Nuclear-armed North Korea has been under heavy sanctions for years but there is little sign of any effect on the elite in Pyongyang, who enjoy unfettered access to upmarket cars and consumer goods.
The economy of the isolated North is widely believed to be battered and stuttering, but the luxury shops of the showcase capital tell a different story.
According to expatriates living in the city, there are ever more cars on the roads and traffic in the centre is increasingly busy.
Many vehicles are old, but the number of newer Mercedes, BMW, Lexus, Toyota and Land Rover models is on the rise.
The international community imposed a strict embargo on allluxury goods for North Korea and its ruling elite in 2009, but it is ignored by supply networks running through Pyongyang’s key allyChina, said South Korean MP Yoon Sang-Hyun.
North Korean imports of luxury goods, including flat-screen televisions, digital cameras and other electronic equipment, almost doubled between 2008 and 2010, rising from $272 million to $446 million, he said.
“Pyongyang lacks for nothing,” said one foreign resident.
Nowhere is that more apparent than in the two-storey Pothongang Ryugyong department store, which displays imported products ranging from food and clothing to electronics and furniture. Foreign currency only is accepted.
Champagne is on sale — for about 70 euros ($93) a bottle, more than double the price in France — along with marquee wines from Bordeaux and Burgundy, and various brands of whisky, gin, vodka and rum.
The heaving food shelves are packed with Danish and New Zealand butter, French and European cheeses, beef from Australia, and virtually all brands of soft drinks — with the exception of Coca-Cola.
Tokyo has a strict trade embargo against North Korea, but the store offers Japanese products including food, cooking utensils and crockery.
Another section displays high-end watches and jewellery, foreign perfumes, flat-screen TVs and stereos.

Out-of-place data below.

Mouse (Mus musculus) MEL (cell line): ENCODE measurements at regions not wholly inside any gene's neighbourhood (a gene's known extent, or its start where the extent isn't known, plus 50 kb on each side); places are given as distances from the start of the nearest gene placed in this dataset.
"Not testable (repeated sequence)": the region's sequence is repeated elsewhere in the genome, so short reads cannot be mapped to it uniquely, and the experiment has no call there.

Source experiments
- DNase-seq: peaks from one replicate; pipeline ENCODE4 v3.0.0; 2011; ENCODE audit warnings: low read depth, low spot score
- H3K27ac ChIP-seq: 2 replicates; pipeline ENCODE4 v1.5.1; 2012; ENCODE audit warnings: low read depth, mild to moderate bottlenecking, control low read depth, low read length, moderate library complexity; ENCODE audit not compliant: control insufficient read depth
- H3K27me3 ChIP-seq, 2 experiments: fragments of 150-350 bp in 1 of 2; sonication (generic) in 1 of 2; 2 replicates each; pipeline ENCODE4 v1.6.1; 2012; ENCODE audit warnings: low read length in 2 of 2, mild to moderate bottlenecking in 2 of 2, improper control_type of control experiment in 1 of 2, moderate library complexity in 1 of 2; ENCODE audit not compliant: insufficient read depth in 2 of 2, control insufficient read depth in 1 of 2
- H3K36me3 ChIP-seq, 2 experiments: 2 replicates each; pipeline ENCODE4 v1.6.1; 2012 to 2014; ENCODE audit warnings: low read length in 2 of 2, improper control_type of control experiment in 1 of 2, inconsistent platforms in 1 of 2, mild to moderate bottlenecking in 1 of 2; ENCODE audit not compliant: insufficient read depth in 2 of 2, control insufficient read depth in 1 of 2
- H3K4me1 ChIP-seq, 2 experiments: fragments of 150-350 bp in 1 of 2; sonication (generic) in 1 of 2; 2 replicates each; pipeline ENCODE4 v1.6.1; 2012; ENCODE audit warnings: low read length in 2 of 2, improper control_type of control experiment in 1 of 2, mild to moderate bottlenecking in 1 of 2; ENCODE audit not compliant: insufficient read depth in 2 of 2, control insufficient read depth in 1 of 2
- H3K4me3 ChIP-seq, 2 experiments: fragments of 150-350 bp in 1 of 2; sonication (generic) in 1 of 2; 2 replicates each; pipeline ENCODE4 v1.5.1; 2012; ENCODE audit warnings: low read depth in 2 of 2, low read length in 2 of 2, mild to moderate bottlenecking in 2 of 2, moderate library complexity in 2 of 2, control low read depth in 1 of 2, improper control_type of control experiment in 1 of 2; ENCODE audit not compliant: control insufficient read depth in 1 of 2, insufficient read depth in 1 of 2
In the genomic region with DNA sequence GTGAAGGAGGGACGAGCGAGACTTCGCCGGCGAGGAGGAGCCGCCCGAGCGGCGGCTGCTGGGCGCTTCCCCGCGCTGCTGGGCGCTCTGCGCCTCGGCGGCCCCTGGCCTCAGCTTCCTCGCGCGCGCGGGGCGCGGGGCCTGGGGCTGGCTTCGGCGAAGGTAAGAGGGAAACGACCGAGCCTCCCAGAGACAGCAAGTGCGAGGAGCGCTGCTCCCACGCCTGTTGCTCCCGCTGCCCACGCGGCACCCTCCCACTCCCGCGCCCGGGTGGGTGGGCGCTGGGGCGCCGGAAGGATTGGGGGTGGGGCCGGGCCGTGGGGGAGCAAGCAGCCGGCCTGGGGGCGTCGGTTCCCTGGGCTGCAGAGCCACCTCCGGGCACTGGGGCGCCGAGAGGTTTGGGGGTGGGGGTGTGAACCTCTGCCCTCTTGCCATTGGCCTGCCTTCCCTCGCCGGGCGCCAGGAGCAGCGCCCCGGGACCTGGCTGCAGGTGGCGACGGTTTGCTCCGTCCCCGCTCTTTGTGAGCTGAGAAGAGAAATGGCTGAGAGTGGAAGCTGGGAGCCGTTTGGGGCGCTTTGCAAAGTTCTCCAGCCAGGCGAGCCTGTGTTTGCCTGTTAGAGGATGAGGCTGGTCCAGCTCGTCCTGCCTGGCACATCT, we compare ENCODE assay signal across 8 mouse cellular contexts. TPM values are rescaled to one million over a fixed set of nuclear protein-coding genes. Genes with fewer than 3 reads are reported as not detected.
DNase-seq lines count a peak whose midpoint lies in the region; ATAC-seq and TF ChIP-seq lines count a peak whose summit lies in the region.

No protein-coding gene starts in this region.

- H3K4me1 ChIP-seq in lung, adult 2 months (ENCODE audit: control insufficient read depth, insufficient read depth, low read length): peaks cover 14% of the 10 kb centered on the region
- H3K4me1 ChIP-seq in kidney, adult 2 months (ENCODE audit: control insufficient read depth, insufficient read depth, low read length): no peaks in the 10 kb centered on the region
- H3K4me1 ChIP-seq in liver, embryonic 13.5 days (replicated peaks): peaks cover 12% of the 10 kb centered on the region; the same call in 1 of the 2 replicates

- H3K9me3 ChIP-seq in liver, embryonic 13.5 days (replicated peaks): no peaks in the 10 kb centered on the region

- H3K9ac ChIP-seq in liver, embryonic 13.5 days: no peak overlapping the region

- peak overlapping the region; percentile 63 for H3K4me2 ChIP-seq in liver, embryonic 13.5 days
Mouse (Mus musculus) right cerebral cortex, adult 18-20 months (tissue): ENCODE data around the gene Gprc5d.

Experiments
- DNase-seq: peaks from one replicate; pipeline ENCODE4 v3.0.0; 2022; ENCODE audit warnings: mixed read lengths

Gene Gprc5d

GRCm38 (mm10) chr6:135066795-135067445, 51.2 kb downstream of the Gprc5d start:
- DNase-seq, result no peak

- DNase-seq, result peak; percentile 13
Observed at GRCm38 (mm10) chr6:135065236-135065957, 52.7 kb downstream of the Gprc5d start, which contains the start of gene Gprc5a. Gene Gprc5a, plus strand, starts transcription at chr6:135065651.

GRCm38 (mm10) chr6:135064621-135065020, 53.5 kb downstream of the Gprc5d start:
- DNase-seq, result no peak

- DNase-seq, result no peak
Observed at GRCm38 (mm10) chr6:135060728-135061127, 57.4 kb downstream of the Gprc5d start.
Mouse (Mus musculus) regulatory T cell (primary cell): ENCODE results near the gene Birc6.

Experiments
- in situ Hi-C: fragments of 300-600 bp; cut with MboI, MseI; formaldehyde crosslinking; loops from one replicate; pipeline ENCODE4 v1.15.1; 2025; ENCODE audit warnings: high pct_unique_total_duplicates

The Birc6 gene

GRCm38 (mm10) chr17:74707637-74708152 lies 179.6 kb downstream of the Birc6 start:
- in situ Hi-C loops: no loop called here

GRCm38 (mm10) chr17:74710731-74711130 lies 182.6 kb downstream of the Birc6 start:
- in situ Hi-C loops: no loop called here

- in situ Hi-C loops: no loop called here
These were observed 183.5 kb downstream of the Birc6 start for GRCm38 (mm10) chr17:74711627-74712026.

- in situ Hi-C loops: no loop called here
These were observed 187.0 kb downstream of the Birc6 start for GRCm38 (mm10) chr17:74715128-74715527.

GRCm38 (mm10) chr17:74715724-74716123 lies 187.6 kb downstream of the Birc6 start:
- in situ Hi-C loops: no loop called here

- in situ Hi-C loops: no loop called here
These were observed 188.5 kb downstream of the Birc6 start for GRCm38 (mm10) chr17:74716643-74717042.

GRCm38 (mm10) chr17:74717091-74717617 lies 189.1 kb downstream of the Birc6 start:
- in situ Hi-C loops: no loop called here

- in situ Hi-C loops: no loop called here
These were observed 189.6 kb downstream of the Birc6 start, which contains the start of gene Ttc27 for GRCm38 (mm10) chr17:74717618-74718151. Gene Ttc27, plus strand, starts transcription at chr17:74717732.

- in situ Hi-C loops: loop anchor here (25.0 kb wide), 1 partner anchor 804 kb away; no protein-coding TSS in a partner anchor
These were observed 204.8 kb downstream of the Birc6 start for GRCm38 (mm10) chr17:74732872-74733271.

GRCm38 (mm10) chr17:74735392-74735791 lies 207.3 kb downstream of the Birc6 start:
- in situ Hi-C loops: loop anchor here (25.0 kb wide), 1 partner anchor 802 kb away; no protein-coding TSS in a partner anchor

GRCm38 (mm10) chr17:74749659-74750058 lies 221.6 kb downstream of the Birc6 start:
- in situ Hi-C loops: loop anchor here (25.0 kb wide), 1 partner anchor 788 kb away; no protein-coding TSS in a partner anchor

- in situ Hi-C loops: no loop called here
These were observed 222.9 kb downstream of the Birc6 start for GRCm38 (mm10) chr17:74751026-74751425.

The shop’s clientele are members of the political and military elite, but also include newly wealthy businessmen.
Ordinary North Koreans have recourse to a limited number of free markets where imported goods are also available — and they are packed.
The Tongil market in the south of Pyongyang opened in 2003 and fills a 7,000-square-metre (75,350-square-foot) hall.
“People elbow each other out of the way in front of stalls offering everything: meat, vegetables, fruit, Singaporean beer, Western spirits, cosmetics, and South Korean and Japanese electronics,” said a French journalist who has visited several times.
The shops and markets are supplied via China. Total two-way trade between the countries, which share a 1,415-kilometre (885-mile) border, rocketed by 87 percent year-on-year in the first half of 2011 to $3.1 billion, according to Chinese data.
Experts say the actual value is probably much higher if barter, exchanging North Korean raw materials — the country is rich in coal and iron ore — for Chinese consumer goods is included.
For Pyongyang’s “golden couples” — as state officials married to businesswomen are sometimes dubbed — two foreign-run Italian restaurants have opened, offering pizza, pasta and Italian wines — plus Coca-Cola from Italy.
A Swiss restaurant has a fondue made from local cheese on its menu.
Such consumer pleasures could eventually become a breeding ground for the development of a market economy — if North Korea under its new leader Kim Jong-Un ever decides to loosen government controls.
China started the same trajectory from poverty and hunger 30 years ago to become an economic superpower now. But no sign of reform is evident in North Korea.